Qualified Charitable Distributions

Individual Retirement Accounts are a great savings vehicle simply because they allow you to grow your savings on a tax-deferred basis.  As you know, IRAs are not tax-free; the savings are taxed upon withdrawal.  Many savers hold off on withdrawing these funds until the IRS forces you to take distributions at age 70 and a half. 

Any time you take a distribution from your IRA, it is reported as income on you 1040 (line 15).  In most cases, the distribution will increase your adjusted gross income, which in turn may increase your taxable income and as a result your tax liability may increase. 

One strategy to mitigate the impact of an increase in tax liability due to required minimum distributions is called a Qualified Charitable Distribution (QCD).

Rules:

  • Savers must make the distribution from their Traditional IRA after the date in which they turn 70.5;
  • Charity must be a qualified public charity; the IRS has a list of these charities on their website.  If you would like to see if your charity of choice qualifies, click here;
  • The check from your IRA must be made payable to the charity, not you;
  • The donation must qualify as a 100% cash donation; so no Badger season tickets in exchange for your donation;
  • And no more than $100,000.00 per taxpayer can be donated in this way in 2013.

Who benefits:

Although the answer to this question will typically be; “It depends on each individual’s tax situation…”; generally speaking, non-itemizers & high income taxpayers that already make large cash donations.

For instance, assume the following:

  • Taxpayers; married filing jointly
  • Non-itemizers – they take the standard deduction of $12,200.00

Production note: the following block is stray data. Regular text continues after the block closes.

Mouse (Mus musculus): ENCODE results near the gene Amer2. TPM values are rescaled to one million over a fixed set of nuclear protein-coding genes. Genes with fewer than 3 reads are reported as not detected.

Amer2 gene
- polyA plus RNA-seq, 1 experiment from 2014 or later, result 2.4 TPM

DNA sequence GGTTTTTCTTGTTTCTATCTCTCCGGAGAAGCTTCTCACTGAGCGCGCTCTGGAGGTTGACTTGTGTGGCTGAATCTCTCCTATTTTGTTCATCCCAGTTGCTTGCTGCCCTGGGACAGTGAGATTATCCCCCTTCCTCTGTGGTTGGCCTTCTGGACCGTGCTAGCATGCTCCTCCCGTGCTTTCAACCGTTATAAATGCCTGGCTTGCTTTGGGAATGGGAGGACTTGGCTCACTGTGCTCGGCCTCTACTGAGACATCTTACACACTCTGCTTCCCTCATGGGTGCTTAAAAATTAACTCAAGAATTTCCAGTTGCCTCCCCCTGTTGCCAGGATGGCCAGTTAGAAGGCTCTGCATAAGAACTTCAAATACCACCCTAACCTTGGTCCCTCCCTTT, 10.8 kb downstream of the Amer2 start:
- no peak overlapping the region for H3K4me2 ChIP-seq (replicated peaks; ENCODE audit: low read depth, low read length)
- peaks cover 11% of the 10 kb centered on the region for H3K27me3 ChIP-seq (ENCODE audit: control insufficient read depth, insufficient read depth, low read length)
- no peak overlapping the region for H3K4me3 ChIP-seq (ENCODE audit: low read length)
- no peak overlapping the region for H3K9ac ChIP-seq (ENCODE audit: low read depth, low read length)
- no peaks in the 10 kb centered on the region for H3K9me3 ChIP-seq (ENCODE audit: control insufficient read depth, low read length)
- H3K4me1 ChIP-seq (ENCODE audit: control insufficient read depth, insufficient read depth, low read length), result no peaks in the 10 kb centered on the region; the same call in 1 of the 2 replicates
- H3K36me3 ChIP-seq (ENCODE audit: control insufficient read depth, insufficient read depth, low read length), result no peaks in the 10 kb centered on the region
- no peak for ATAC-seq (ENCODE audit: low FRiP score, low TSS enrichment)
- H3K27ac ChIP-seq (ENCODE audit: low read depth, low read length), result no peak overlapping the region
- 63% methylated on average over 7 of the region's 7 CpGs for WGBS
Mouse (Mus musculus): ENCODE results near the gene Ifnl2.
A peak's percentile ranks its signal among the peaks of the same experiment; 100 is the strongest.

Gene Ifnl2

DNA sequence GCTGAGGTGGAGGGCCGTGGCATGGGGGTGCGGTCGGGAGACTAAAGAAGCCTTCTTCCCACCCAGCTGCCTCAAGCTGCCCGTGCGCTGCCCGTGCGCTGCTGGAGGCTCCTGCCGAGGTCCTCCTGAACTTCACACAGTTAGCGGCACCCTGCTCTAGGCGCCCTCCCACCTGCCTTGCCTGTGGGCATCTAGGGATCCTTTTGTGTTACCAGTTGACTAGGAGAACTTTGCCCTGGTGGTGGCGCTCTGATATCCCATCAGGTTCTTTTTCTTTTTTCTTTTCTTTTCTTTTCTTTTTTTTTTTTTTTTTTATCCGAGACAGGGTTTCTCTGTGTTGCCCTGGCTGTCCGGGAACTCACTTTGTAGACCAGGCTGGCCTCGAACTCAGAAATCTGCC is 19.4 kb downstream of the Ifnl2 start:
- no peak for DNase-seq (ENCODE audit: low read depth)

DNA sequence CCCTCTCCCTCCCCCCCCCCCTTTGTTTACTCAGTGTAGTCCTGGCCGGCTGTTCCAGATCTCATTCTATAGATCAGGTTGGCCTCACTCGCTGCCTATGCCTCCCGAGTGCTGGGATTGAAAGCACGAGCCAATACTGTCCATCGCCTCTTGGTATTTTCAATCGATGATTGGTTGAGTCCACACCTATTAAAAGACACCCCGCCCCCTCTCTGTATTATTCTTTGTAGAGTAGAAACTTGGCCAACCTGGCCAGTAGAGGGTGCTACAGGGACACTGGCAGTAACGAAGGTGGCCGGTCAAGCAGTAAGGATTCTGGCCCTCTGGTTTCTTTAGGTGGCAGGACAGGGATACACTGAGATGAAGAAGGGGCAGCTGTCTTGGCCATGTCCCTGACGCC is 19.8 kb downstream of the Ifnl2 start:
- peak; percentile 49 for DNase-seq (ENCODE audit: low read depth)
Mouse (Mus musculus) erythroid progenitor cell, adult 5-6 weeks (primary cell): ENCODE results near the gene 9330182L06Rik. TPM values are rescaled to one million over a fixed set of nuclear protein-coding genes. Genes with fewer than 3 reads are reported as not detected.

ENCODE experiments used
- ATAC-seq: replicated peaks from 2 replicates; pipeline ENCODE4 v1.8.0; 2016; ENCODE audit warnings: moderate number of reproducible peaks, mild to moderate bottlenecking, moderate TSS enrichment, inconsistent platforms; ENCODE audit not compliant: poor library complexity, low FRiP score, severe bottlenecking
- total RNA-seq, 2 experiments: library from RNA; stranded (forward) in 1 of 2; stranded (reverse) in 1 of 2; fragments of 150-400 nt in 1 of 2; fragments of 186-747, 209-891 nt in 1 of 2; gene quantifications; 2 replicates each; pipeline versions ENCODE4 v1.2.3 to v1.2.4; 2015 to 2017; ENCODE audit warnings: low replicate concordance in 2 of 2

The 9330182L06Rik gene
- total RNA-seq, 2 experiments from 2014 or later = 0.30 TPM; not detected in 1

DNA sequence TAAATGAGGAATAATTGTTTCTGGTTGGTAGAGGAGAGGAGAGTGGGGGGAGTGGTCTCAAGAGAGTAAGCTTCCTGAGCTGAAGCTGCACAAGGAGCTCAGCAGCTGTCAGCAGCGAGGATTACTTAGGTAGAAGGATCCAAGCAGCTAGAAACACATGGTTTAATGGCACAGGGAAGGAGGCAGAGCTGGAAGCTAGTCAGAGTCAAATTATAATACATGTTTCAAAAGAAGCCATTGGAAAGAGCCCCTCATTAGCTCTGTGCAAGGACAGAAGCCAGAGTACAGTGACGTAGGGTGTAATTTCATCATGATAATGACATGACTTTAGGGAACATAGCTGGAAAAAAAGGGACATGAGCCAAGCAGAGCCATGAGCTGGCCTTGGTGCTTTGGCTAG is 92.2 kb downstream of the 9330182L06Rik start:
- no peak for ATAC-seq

• Prior to their QCD their AGI is $89,000.00
  • They have a $10,000.00 mandatory distribution from their IRAs in 2013.

If they take their $10,000.00 mandatory distribution amount and execute a qualified charitable distribution, their AGI drops from $89,000.00 to $79,000.00.  Aside from the obvious decrease in adjusted gross income, if you have medical expenses, the threshold amount for deductibility drops from $8,900.00 to $7,900.00 (10% of AGI).

For high income earners; as of January 1, 2013, married taxpayers with income of at least $300,000.00 will face limits on the value of deductions and personal exemptions.  These limitations are based on AGI.  The use of Qualified Charitable Distributions may lower the taxpayers AGI to put them under this threshold and open up the possibility of qualifying for deductions they wouldn’t otherwise qualify for.

The most important part of tax strategies is being educated about them.  Talk to your tax professional to determine if Qualified Charitable Distributions are a good strategy for you.

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